Social pressure can help overcome the free rider problem associated with public good provision. In the social norms literature concerned with the private provision of public goods there seems to be an implicit belief that it is best to have all agents adhere to the ‘good’ social norm. We challenge this view and study optimal government policy in a reference model (Rege, 2004) of public good provision and social approval in a dynamic setting. We discuss the problem with the standard crowding in and out argument and analyze the relationship with Pigouvian taxes. We show that even if complete adherence to the social norm maximizes social welfare it is by no means necessarily optimal to push society towards it. We stress the different roles of the social externality and the public good problem. We discuss the role of the cost of public funds and show how it can create path dependency, multiplicity of both optimal equilibria and optimal paths, and discuss the role of parameter instability. We argue that extreme care must be taken when formulating policies and subsequent results will fully depend on this formulation.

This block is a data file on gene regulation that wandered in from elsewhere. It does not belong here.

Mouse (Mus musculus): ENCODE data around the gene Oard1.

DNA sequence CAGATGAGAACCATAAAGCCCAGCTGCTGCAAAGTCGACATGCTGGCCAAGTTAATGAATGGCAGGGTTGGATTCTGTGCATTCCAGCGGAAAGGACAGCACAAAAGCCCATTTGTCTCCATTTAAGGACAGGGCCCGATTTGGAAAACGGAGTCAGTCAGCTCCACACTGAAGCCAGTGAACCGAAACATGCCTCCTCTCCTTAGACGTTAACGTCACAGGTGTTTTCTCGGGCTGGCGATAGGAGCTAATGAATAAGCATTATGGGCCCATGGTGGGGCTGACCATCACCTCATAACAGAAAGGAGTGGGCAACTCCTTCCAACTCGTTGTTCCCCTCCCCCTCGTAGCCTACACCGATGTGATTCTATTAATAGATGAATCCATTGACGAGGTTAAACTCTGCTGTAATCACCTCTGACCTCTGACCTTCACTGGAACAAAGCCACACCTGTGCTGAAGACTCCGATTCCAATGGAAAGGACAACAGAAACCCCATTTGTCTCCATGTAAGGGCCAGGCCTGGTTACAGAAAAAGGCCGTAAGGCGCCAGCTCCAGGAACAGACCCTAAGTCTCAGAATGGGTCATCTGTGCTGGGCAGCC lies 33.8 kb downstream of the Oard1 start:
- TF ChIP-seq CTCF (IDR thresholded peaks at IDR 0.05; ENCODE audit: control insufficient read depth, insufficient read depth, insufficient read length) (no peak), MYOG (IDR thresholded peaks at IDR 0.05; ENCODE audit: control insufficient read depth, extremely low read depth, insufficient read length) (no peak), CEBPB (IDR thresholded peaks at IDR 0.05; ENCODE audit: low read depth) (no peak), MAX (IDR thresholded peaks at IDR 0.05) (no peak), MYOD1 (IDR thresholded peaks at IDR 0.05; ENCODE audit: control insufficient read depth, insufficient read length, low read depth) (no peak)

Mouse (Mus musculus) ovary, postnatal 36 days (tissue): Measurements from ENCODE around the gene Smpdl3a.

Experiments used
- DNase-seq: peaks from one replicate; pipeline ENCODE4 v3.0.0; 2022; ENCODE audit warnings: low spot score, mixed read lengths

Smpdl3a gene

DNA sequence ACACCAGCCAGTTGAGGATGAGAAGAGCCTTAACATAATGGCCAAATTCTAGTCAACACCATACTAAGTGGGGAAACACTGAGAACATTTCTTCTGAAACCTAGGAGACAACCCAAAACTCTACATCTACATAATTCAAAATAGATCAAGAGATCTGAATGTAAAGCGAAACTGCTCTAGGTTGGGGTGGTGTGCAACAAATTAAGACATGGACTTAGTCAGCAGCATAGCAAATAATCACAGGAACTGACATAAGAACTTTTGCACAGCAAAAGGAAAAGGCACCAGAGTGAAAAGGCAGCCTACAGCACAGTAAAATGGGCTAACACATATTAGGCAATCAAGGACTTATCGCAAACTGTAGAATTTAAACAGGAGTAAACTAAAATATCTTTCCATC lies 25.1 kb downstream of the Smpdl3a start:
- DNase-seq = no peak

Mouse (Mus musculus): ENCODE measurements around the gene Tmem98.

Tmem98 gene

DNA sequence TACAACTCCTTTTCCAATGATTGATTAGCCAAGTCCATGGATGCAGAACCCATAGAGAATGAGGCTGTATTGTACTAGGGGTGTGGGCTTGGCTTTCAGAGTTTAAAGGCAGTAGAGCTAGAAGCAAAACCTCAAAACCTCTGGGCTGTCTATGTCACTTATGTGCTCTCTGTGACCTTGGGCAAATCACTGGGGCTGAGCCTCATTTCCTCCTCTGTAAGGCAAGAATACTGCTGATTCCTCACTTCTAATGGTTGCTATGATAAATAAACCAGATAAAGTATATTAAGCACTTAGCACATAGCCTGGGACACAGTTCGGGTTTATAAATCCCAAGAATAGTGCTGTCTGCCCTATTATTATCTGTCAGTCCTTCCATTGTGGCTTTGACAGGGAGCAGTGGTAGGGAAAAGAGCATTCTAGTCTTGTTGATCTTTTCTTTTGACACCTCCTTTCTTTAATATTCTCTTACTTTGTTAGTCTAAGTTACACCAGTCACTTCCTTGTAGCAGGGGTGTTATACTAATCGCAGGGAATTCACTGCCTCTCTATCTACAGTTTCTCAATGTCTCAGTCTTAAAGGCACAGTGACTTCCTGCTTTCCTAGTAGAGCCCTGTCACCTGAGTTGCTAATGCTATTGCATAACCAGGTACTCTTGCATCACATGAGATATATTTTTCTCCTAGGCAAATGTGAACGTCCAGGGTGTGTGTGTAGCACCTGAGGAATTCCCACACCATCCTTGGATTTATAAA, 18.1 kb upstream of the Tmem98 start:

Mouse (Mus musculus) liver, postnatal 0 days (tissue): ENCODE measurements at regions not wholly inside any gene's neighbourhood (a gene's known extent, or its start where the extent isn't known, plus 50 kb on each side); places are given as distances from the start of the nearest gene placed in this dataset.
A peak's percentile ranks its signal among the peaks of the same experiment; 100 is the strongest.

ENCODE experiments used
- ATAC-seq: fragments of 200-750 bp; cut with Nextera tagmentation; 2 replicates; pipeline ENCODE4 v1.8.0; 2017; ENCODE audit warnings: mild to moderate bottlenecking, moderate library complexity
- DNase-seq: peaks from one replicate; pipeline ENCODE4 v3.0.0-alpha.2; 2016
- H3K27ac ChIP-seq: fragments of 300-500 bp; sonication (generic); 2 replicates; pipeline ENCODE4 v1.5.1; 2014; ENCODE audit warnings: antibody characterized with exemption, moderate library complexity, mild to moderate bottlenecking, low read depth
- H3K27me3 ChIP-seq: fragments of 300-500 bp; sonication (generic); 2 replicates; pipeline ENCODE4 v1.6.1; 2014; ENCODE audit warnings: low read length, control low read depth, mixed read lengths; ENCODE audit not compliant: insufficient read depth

We propose an exploratory and theoretical study which introduces how and why a particular and innovative ecological accounting approach, the CARE model, currently called upon by a growing number of practitioners and researchers, is a relevant framework to re-conceptualise the issue of climate finance